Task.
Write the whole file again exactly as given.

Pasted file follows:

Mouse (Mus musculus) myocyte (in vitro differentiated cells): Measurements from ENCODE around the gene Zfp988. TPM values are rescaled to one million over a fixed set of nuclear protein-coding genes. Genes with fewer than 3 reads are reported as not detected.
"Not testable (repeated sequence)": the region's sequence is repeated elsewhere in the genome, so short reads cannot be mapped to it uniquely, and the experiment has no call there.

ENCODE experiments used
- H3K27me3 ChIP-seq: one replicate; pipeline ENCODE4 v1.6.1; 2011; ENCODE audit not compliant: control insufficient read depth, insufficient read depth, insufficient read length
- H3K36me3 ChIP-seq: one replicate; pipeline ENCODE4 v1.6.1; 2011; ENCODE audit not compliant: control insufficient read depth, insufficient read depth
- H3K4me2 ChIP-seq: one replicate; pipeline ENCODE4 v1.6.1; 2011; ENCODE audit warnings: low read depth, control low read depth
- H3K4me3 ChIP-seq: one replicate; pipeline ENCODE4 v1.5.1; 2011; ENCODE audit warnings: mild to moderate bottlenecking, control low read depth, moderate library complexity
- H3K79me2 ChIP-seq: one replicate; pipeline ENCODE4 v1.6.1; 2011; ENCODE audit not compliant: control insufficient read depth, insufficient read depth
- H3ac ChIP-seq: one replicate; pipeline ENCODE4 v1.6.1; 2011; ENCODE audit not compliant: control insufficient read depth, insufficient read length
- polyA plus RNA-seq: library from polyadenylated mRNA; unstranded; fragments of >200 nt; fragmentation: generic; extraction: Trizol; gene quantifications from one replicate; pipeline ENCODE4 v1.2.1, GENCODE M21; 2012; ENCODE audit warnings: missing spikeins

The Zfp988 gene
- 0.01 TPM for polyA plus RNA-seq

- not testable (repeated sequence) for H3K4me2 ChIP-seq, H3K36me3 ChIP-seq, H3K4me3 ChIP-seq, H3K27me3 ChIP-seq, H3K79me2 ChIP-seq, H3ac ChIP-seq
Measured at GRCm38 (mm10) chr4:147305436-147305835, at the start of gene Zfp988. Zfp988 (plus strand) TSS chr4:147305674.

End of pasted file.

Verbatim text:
Mouse (Mus musculus) myocyte (in vitro differentiated cells): Measurements from ENCODE around the gene Zfp988. TPM values are rescaled to one million over a fixed set of nuclear protein-coding genes. Genes with fewer than 3 reads are reported as not detected.
"Not testable (repeated sequence)": the region's sequence is repeated elsewhere in the genome, so short reads cannot be mapped to it uniquely, and the experiment has no call there.

ENCODE experiments used
- H3K27me3 ChIP-seq: one replicate; pipeline ENCODE4 v1.6.1; 2011; ENCODE audit not compliant: control insufficient read depth, insufficient read depth, insufficient read length
- H3K36me3 ChIP-seq: one replicate; pipeline ENCODE4 v1.6.1; 2011; ENCODE audit not compliant: control insufficient read depth, insufficient read depth
- H3K4me2 ChIP-seq: one replicate; pipeline ENCODE4 v1.6.1; 2011; ENCODE audit warnings: low read depth, control low read depth
- H3K4me3 ChIP-seq: one replicate; pipeline ENCODE4 v1.5.1; 2011; ENCODE audit warnings: mild to moderate bottlenecking, control low read depth, moderate library complexity
- H3K79me2 ChIP-seq: one replicate; pipeline ENCODE4 v1.6.1; 2011; ENCODE audit not compliant: control insufficient read depth, insufficient read depth
- H3ac ChIP-seq: one replicate; pipeline ENCODE4 v1.6.1; 2011; ENCODE audit not compliant: control insufficient read depth, insufficient read length
- polyA plus RNA-seq: library from polyadenylated mRNA; unstranded; fragments of >200 nt; fragmentation: generic; extraction: Trizol; gene quantifications from one replicate; pipeline ENCODE4 v1.2.1, GENCODE M21; 2012; ENCODE audit warnings: missing spikeins

The Zfp988 gene
- 0.01 TPM for polyA plus RNA-seq

- not testable (repeated sequence) for H3K4me2 ChIP-seq, H3K36me3 ChIP-seq, H3K4me3 ChIP-seq, H3K27me3 ChIP-seq, H3K79me2 ChIP-seq, H3ac ChIP-seq
Measured at GRCm38 (mm10) chr4:147305436-147305835, at the start of gene Zfp988. Zfp988 (plus strand) TSS chr4:147305674.